Postoperative pain and risk of infection are the main concerns with surgery. Most studies testing postoperative pain are level 5 (case report) evidence or animal studies. There are no randomized studies on the matter, leading to prevalent skepticism in the medical and dental communities about whether the surgical technique used relates to postoperative pain. However, the plethora of case studies and the ever-increasing amount of anecdotal reports in the field of patient pain perception following CO2 laser surgery indicate that there is a basis for claiming reduced postoperative pain. This paper summarizes some of the existing research comparing postoperative pain and healing following CO2 laser surgery with conventional blade or scissors.
Healing, Myofibroblasts and Post- Operative Wound Contraction
Studies of the soft tissue response to CO2 laser surgery[1-25] have found reduced wound contraction (scarring) and delayed wound healing compared to scalpel surgeries.
Slower healing of laser wounds (during inflammation and proliferation stages[1,3,10]) has been attributed to the narrow zone of tissue denaturation at the margins and the coagulation of some connective tissue elements, and also to the temporary postponement of inflammation, phagocytic resorption, collagen production and re-epithelization in the early stages of repair. Since CO2 laser wounds are not as contracted as scalpel wounds, the larger surface area requires more time to re-epithelialize because cells have to migrate over a larger area. Zeinoun et al. reported a 3-day delay in re-epithelialization in CO2 laser wounds (the process was completed in 10 days in laser wounds vs. 7-days in scalpel wounds). Sanders et al. compared collagen thermal damage in pulsed and continuous-wave CO2 laser incisions and concluded that pulsing can reduce delay in healing. It has also been shown that delays in the early stages of the CO2 laser wound healing are normally overcome at later stages and do not appear to influence long-term outcomes. Minimizing thermal damage through lower power settings and active tissue cooling helps minimize delayed healing.[9,20,22-25]
Wound contraction and scarring during the remodeling phase of healing following CO2 laser surgery are reduced compared to scalpel surgery.[2,10,11] Myofibroblasts are stromal cells derived from fibroblasts and possess contractile features in common with smooth muscle cells. They are key factors in fibromatosis and granulation tissue contraction during wound healing.[26-28] Myofibroblasts have a specific capacity of developing cell-to-cell and cell-to-matrix connections thus acting on the whole tissue as a contractile network. It has been shown that reduced wound contraction correlates to the reduced number of myofibroblasts and connective tissue trauma.[30,31]
Zeinoun and colleagues analyzed the expression of myofibroblasts in healing CO2 laser excisions and control excisions made by scalpel in the dorsal tongue mucosa of 144 rats. This study found that myofibroblasts appeared and disappeared slower, and in significantly fewer numbers, in CO2 laser wounds. The lack of contractile myofibroblasts is suggested to be the reason for the minimal degree of contraction in healing CO2 laser excision wounds. Similar results were found by Fisher et al. and De Freitas et al.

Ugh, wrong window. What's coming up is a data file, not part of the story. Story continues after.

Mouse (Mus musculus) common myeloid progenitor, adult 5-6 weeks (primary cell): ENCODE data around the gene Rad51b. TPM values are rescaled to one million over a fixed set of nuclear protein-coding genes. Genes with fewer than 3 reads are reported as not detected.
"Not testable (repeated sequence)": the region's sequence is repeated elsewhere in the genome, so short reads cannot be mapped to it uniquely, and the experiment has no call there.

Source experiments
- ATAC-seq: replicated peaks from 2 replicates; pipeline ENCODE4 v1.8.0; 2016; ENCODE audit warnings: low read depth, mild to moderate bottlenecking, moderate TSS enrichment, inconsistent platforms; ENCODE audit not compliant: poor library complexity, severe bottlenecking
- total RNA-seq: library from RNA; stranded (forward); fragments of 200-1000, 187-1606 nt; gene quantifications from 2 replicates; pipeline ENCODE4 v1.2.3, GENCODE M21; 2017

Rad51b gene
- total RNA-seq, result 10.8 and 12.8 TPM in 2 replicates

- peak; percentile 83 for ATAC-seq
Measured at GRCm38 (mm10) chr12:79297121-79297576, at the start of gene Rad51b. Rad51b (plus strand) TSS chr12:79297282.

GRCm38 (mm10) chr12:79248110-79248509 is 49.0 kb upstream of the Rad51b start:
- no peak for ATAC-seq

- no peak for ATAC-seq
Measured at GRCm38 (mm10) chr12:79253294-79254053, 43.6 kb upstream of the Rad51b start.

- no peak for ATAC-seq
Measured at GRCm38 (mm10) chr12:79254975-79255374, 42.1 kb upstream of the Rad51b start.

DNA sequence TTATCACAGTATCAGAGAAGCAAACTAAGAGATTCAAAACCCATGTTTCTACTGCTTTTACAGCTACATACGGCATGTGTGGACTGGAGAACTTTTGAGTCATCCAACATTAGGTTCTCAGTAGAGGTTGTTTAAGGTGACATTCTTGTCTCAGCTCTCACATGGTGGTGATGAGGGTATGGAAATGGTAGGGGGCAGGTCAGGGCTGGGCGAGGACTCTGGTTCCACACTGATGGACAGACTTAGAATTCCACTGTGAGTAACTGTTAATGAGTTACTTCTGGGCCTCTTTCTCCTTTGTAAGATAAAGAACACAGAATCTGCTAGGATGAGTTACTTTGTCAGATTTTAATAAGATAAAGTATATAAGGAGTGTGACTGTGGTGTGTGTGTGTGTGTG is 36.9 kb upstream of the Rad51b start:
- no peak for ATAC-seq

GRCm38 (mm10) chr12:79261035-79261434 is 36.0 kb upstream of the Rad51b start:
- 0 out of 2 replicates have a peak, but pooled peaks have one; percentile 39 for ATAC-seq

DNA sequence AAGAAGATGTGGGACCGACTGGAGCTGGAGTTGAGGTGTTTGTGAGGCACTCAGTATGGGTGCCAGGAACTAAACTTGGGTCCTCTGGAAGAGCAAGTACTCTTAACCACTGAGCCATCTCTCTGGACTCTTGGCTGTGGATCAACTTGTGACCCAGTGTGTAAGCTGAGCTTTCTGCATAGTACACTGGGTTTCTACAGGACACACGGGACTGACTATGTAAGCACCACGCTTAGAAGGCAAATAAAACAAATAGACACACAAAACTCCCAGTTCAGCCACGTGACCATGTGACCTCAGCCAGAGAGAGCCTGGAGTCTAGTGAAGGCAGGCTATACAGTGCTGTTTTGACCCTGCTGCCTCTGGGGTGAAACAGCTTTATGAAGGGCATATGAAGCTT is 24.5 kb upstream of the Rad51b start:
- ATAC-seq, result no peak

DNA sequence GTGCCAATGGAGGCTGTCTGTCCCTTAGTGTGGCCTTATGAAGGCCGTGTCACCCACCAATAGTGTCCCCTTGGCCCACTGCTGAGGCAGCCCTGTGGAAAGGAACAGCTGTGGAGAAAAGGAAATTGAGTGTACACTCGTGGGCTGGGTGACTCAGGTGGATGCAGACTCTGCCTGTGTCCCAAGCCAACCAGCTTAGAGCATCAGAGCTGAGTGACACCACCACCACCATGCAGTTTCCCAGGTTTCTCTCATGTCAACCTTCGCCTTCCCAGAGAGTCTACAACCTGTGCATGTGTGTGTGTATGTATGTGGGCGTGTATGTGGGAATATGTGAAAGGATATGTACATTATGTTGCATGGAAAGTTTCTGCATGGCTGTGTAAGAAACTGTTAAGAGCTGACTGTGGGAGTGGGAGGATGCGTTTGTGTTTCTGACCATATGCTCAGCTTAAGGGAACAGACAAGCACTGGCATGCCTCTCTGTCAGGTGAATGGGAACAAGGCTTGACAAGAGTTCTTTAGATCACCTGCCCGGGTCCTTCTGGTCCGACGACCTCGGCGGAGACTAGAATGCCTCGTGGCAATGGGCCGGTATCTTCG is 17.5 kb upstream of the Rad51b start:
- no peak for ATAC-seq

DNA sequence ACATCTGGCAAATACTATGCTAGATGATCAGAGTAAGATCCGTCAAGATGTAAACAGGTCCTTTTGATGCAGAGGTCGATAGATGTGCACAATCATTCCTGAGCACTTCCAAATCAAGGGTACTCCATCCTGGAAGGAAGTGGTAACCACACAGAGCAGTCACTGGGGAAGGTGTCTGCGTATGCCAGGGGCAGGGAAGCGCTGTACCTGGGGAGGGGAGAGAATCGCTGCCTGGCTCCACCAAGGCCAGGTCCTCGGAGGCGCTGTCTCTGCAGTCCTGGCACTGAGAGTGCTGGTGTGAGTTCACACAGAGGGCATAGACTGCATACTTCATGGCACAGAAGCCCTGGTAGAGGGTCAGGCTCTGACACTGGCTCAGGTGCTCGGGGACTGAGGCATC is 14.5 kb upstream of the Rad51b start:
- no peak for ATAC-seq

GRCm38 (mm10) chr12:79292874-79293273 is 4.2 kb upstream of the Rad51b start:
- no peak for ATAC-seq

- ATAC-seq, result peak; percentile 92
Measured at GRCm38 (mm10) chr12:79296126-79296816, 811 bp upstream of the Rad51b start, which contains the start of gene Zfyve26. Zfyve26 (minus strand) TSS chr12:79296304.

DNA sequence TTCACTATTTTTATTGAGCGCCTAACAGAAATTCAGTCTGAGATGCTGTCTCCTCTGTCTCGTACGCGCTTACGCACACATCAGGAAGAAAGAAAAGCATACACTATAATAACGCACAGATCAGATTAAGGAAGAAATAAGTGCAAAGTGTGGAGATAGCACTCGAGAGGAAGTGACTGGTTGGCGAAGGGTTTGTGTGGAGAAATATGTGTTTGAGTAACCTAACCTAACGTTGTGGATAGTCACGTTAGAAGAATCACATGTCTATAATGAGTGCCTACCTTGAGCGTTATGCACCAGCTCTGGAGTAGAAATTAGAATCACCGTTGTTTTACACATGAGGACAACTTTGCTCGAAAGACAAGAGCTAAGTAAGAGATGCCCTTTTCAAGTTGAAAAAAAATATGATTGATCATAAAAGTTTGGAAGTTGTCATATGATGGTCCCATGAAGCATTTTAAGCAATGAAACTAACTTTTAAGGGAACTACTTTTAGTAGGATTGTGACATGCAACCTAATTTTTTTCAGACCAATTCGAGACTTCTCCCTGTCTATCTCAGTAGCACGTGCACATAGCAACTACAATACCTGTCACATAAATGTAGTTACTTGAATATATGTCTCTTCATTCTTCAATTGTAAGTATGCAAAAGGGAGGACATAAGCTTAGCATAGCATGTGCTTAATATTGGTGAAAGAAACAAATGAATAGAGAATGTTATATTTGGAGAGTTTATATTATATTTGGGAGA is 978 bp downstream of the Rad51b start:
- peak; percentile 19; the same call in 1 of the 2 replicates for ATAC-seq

Luomanen et al. compared healing scalpel wounds versus CO2 laser wounds by looking at the extracellular matrix (ECM) components (such as laminin, Type IV collagen, Type III collagen, and fibronectin) in laser-treated rat tongue mucosa. The study found that laser treatment caused extensive destruction of both epithelial and stromal cells but left much of the connective tissue matrix relatively intact. The regenerative processes with concomitant re-epithelialization occurred slower in laser-treated wounds. This study also noted that CO2 laser wounds differ drastically from burn wounds, which are characterized by the destruction of the connective tissue matrix, which results in notably more granulation tissue formation and wound contraction than is observed with the healing of CO2 laser wounds.[32-35] The study concluded that relative resistance of the ECM proteins to CO2 laser irradiation may account, at least partially, for the lack of contraction and scarring frequently observed in laser-treated areas. This may be another, less discussed reason for a less notable contraction of CO2 laser wound, in addition to the smaller number of myofibroblasts at the laser surgical site.
To summarize, the following generalizations can be made based on the existing research about CO2 laser wound healing and myofibroblasts that contract tissue during wound repair:[8,27,28]
- CO2 laser wounds have fewer myofibroblasts than scalpel wounds;[1,10,11]
- CO2 laser wounds display less contractility than scalpel wounds;[1,10,11]
- CO2 laser-wound healing results in less scarring;[1,5,10]
Post-Operative Pain, Healing and Return to Function
Many studies have reported lower levels of pain and discomfort following CO2 laser surgery in oral soft tissues, compared with scalpel surgery.[1,14,15,36,37]
In Haytac et al. 40 patients in need of frenectomy were randomly assigned to have treatment either with a scalpel or with a SuperPulse CO2 laser. The surgical wounds were left to heal by secondary intention. The postoperative pain and functional complications of each patient were recorded on days one and seven (a visual analog scale – VAS – was utilized). The CO2 laser frenectomy patients reported significantly less postoperative pain and fewer functional complications (e.g. speaking and chewing) and required fewer analgesics in comparison with scalpel group patients. The study concluded that “when used correctly, the CO2 laser offers a safe, effective, acceptable, and impressive alternative for frenectomy operations.”